BUT....in taking a closer look, 2016 was also the year I bought my very first home with the love of my life. It was the year I was fortunate to have enough funding to fly home and see my brand new baby niece every other month so I could see how much she grew in her first year of life. I was blessed to get to spend time and vacation with many of my very good friends including a trip to the beach where I ran and ran in the waves with the best puppy a girl could ask for. 2016 also brought me the chance for my BFSB (best friend since babies, in case you aren’t hip) to come see my new home states away AND for me to see hers as well! I traveled to NYC and had an amazing time watching Adam Duritz and Rob Thomas in a crowd of roughly 300 covering each others songs - it was magical, plus later Mr. Duritz then recommended to me a life changing milkshake which did in fact change my life. I formed not one, but two bands - shout out to Meathammer and The Silence. I got to witness what those from Chicagoland can deem as nothing short of a MIRACLE - the Cubs winning the world series after 108 years - and I got to do it alongside the biggest cubs fan I know. AND I was mistaken for Princess Leia by a child on a Southwest flight carrying a Luke Skywalker doll.

Me: *hair in braids wearing a tunic and boots* oh man! is that Luke Skywalker??

Kid’s Dad: oh my gosh! how does she know who that is??

Kid to dad: IS THAT PRINCESS LEIA?!? *gives me an R2 sticker out of his sticker book*.

Me: Thank you! I’ve got something for you too! *pulls out heartshaped pin of R2 and C3PO I kept in my pocket*. (end scene)

So all of that gets me to wondering.....I mean...is 2016 just that whiny friend on facebook? You know what I mean, we all have them. Those one or two people who like to update on everything thing that has gone wrong in their terrible cursed life. Now here’s the thing... I’m not saying those people’s lives don’t have some suck. I’m also not saying 2016 did not suck for many many people, there were deaths and terrible world tragedies that I by no means intend to make light of. However, what I am saying is that maybe the AMOUNT of suckage compared to any other year with deaths and tragedies has just been a bit over blown this year by the frequency in which we announce it. #ThanksSocialMedia (see what I did there? ps. if you are reading this....you are also on social media, so....)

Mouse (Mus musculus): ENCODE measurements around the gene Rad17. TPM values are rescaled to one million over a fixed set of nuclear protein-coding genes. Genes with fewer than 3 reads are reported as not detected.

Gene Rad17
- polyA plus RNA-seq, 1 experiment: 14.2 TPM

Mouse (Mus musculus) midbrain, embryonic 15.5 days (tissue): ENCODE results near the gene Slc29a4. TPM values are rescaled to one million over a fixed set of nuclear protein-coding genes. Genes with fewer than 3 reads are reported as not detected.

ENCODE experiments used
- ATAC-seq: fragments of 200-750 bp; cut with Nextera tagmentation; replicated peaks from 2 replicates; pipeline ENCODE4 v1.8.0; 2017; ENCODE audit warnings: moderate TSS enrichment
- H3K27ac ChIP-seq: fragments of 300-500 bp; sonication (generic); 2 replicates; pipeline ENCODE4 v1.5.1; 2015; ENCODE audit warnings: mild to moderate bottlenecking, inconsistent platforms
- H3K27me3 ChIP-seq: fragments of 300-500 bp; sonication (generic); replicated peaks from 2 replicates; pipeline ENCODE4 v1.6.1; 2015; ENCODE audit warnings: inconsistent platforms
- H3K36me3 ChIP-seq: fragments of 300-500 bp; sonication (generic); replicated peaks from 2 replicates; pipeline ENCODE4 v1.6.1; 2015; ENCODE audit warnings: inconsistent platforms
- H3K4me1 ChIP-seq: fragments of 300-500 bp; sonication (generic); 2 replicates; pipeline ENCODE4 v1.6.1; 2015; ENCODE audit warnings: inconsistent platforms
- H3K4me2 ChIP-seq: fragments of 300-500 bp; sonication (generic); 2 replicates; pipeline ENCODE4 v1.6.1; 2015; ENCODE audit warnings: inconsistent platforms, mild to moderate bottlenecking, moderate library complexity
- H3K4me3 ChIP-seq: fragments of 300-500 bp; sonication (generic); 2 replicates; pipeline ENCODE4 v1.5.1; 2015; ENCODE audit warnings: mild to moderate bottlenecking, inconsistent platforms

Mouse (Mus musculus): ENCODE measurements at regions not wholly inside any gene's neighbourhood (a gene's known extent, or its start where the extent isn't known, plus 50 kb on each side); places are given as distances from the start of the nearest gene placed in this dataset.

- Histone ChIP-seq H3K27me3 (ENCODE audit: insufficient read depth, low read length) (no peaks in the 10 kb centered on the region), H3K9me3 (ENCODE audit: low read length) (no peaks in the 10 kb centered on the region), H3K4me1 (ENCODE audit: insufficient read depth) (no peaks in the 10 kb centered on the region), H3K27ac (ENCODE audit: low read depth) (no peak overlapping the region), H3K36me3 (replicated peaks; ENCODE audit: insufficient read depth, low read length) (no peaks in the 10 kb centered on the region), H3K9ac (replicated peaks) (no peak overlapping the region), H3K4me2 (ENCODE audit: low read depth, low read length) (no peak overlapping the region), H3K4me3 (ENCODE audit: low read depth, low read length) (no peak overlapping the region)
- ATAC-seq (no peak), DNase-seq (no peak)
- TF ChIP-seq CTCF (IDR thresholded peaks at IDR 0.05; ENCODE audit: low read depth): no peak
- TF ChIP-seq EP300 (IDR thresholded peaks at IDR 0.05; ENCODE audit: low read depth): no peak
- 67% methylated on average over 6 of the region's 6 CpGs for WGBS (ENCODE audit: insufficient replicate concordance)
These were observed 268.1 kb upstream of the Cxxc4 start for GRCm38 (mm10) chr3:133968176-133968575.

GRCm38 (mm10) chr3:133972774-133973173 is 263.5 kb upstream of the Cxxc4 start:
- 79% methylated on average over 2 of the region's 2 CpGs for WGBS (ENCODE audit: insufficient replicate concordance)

Exhibit A - While some will argue that there were more notable celebrity deaths this year than in years past, both Snopes and CNN have confirmed that 2016 is not the largest year of celebrity deaths in recent history.

Exhibit B - Many great things have happened this year too. GIANT props to my college bud, Eric Feltes, for making it his mission to update everyone with #FeelGoodFriday facts each week. Here are just a few of the things he took the time to point out this year:

- New study shows a blood test may detect cancer 10 years in advance.

- CEO of Imprimis Pharmaceuticals Mark Baum, who is known for offering a $1 AIDS medication, is developing a customizable alternative to the EpiPen for under $100.

- A new drug in the early stages of study called aducanumab is known to slow down memory loss and could be a cure for Alzheimer's.

- The first ever quadriplegic is showing motor function just two months after stem cell treatment.

- Obama moves to permanently protect Planned Parenthood from being defunded by the states. (Fact: Only 3% of PP's medical services are abortions. PP is celebrating its 100th anniversary this year and has helped millions, especially young women in need, with cancer screenings, STD testing, and contraception.)